A Greener World of Changing
The vegetation poles of the greenhouse debate are defined by the greener and the browner people. The former think that a world warmed by carbon dioxide is a greener place with more abundant food, while the latter worry about advancing deserts and starvation. On first principles, it seems pretty hard to side with the browns here. As noted in earlier chapters, the prime characteristic of greenhouse heating is a warming of the winters, and, in particular, of the coldest air of the winter.
During late fall, cold air masses in the Northern Hemisphere sometimes migrate southward and eastward from Siberia or northwestern Canada, bringing an abrupt end to the growing season with the first freezing temperatures. Similarly, the last of these in the spring initiate the beginning of the growing season with the final freezing temperature before summer. Warming these, which has occurred preferentially (see Chapter 2), will tend to lengthen the growing season.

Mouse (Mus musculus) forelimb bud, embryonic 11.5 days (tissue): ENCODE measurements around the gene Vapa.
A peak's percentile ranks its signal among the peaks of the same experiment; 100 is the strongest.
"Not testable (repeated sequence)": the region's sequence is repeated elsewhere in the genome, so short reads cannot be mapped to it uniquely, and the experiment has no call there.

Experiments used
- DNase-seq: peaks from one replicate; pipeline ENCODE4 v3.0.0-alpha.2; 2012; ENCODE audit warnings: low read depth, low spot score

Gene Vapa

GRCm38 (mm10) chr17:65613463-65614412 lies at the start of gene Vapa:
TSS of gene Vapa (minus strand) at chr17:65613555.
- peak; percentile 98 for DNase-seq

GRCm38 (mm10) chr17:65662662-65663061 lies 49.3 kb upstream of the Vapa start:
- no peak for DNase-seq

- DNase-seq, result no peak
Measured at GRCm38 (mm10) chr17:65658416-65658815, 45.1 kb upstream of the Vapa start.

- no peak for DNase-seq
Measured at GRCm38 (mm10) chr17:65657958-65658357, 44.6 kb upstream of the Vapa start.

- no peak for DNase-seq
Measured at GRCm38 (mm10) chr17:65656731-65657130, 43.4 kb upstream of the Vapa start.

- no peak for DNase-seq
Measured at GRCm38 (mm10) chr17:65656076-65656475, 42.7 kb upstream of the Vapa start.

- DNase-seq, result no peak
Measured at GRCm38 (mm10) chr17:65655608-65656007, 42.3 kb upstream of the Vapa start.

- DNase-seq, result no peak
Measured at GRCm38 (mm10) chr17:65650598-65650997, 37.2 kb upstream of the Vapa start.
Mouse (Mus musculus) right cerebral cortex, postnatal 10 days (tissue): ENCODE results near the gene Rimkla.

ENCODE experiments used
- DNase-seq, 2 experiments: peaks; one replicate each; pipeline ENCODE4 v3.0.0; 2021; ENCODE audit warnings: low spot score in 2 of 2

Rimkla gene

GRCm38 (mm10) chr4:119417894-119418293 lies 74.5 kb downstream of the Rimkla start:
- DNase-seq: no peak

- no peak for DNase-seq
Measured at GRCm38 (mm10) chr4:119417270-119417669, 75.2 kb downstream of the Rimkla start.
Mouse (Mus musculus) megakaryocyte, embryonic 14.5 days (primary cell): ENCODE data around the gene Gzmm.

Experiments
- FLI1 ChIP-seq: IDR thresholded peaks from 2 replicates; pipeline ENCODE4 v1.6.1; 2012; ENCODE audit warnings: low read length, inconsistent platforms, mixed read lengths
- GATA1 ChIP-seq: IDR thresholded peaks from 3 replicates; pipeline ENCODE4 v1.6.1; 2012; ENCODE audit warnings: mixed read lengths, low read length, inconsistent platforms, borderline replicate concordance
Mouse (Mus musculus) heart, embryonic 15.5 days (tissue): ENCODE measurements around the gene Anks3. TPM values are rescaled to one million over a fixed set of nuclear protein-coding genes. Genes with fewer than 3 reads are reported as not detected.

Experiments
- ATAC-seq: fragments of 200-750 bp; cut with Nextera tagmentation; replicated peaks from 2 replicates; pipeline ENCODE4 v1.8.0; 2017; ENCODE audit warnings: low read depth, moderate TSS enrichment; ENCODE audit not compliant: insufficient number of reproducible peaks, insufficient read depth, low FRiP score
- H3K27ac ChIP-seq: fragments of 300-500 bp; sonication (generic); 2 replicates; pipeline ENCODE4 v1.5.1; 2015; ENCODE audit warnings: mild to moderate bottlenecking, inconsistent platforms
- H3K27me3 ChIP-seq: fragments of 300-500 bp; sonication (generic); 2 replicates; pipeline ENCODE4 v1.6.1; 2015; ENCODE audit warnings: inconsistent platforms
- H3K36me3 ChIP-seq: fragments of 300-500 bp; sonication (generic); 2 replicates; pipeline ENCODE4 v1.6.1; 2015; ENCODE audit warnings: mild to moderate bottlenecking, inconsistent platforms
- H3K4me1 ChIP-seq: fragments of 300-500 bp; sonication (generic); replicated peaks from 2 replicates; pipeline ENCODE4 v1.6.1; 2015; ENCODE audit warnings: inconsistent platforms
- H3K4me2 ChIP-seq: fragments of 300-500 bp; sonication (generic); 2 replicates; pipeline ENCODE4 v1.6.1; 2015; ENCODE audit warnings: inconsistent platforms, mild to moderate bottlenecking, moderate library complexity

Chapter 6 provided considerable evidence for an increase in rainfall in the world's most important agricultural zone, the United States. And, as also shown in that chapter, increases in temperature have been so small compared with the increases in rainfall that indeed the surface of the planet is wetter than it used to be. It's hard to imagine how, once started, this happy differential—where increasing rain more than compensates for increasing temperature— would suddenly reverse.
If the defining characteristics of greenhouse warming are warmer winters, more rain, and longer growing seasons, what's so bad about that? Plenty, apparently.
Sometimes, the killjoys at the New York Times just can't seem to leave warm enough alone. So, after a spate of wonderfully balmy